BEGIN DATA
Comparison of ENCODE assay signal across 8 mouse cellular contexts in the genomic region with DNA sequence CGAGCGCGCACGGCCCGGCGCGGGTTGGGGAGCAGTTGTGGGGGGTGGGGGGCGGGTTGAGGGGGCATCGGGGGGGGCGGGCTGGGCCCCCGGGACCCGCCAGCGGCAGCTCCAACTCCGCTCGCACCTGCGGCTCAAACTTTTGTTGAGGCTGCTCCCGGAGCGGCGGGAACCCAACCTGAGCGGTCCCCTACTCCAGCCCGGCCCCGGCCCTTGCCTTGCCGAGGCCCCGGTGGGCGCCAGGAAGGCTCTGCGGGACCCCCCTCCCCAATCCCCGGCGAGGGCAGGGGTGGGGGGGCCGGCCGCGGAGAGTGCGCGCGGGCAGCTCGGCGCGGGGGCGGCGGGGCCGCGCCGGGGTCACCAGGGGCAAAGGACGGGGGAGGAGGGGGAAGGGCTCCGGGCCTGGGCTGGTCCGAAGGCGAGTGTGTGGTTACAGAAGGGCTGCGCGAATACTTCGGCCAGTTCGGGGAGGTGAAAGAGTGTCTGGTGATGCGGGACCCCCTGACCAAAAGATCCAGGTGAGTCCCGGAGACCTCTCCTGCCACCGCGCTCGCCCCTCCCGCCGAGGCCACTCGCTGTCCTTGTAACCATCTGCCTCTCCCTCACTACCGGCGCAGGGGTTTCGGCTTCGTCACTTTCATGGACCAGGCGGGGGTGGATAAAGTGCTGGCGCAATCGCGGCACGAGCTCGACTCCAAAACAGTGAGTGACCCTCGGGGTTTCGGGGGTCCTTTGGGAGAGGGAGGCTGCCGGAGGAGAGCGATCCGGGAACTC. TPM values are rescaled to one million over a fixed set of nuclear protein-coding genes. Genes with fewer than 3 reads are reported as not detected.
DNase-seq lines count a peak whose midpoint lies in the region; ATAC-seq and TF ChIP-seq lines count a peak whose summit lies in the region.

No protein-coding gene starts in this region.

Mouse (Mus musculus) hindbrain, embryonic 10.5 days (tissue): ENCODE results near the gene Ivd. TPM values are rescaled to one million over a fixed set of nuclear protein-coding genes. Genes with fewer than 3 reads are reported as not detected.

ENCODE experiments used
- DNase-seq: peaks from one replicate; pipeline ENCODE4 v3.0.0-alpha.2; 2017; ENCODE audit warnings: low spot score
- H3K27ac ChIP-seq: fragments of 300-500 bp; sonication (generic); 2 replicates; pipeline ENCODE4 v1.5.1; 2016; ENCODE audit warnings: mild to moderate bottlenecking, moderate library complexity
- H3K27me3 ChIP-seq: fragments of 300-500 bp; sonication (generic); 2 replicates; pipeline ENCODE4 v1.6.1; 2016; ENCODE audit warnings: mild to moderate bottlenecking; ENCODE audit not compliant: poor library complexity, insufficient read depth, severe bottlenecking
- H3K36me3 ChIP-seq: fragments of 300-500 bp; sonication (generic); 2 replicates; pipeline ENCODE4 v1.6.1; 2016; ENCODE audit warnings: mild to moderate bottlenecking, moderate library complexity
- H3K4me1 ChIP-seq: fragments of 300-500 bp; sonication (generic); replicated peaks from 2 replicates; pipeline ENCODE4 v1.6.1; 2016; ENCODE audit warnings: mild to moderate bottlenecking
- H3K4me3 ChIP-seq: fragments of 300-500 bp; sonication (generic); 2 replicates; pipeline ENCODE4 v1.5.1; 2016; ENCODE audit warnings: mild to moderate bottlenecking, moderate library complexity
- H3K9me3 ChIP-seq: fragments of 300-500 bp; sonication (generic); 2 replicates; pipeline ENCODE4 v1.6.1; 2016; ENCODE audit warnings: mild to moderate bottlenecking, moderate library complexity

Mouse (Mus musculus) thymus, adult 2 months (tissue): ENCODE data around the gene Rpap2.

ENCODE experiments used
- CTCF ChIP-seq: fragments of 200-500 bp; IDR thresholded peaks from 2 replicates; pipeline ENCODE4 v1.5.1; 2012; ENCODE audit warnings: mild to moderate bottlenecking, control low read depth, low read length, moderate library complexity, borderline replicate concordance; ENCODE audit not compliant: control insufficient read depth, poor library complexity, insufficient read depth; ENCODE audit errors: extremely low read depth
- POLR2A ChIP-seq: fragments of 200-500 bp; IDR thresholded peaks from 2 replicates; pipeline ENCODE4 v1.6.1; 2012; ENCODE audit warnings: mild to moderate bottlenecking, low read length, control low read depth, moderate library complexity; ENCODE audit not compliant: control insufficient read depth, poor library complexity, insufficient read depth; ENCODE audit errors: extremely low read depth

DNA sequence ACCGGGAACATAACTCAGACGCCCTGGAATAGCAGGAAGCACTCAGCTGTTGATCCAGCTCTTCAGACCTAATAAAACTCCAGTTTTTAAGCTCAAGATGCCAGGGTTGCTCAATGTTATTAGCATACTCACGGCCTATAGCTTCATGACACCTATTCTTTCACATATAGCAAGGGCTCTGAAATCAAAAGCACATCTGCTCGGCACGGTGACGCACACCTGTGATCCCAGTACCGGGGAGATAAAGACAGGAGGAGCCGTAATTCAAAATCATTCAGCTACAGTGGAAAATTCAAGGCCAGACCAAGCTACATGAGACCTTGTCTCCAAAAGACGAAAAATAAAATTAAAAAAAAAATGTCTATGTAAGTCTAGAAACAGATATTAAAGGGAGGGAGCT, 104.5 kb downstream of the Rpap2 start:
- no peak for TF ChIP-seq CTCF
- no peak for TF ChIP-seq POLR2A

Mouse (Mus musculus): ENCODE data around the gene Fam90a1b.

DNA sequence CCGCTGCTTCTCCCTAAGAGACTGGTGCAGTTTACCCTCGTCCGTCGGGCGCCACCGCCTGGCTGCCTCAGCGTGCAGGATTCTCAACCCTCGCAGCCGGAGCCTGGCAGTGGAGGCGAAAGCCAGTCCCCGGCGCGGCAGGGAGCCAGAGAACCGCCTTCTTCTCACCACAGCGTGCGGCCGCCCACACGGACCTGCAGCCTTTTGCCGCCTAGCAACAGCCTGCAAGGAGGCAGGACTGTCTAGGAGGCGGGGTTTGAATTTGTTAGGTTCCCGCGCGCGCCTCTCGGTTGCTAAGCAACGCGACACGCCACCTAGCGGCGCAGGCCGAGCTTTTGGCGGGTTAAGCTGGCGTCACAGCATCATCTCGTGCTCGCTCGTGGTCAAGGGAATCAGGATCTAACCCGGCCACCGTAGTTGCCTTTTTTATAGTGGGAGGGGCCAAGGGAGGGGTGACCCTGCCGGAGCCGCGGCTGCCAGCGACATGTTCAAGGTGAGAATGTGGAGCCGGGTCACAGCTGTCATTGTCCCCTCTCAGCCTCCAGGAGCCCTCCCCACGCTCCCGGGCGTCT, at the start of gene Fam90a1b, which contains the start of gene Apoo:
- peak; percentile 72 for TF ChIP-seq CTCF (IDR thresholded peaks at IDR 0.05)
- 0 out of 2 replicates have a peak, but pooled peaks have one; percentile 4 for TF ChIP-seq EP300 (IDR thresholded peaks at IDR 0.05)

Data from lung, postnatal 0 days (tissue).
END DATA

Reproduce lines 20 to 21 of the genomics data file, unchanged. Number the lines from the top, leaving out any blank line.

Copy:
Mouse (Mus musculus): ENCODE data around the gene Fam90a1b.

DNA sequence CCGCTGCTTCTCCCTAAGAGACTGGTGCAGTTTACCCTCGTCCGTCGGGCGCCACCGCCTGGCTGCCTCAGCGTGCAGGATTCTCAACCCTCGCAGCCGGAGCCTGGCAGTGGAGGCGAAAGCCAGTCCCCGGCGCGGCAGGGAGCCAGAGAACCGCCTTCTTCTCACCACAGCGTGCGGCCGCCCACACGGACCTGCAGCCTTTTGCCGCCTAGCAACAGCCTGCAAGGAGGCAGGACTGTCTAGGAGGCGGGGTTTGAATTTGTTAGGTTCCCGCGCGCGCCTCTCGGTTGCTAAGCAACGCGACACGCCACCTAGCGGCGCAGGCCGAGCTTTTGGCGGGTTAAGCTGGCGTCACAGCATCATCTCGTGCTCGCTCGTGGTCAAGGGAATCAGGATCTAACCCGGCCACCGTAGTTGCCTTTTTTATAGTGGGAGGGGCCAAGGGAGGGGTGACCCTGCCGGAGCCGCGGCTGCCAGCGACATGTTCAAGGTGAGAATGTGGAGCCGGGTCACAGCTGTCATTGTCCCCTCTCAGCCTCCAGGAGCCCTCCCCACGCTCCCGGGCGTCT, at the start of gene Fam90a1b, which contains the start of gene Apoo: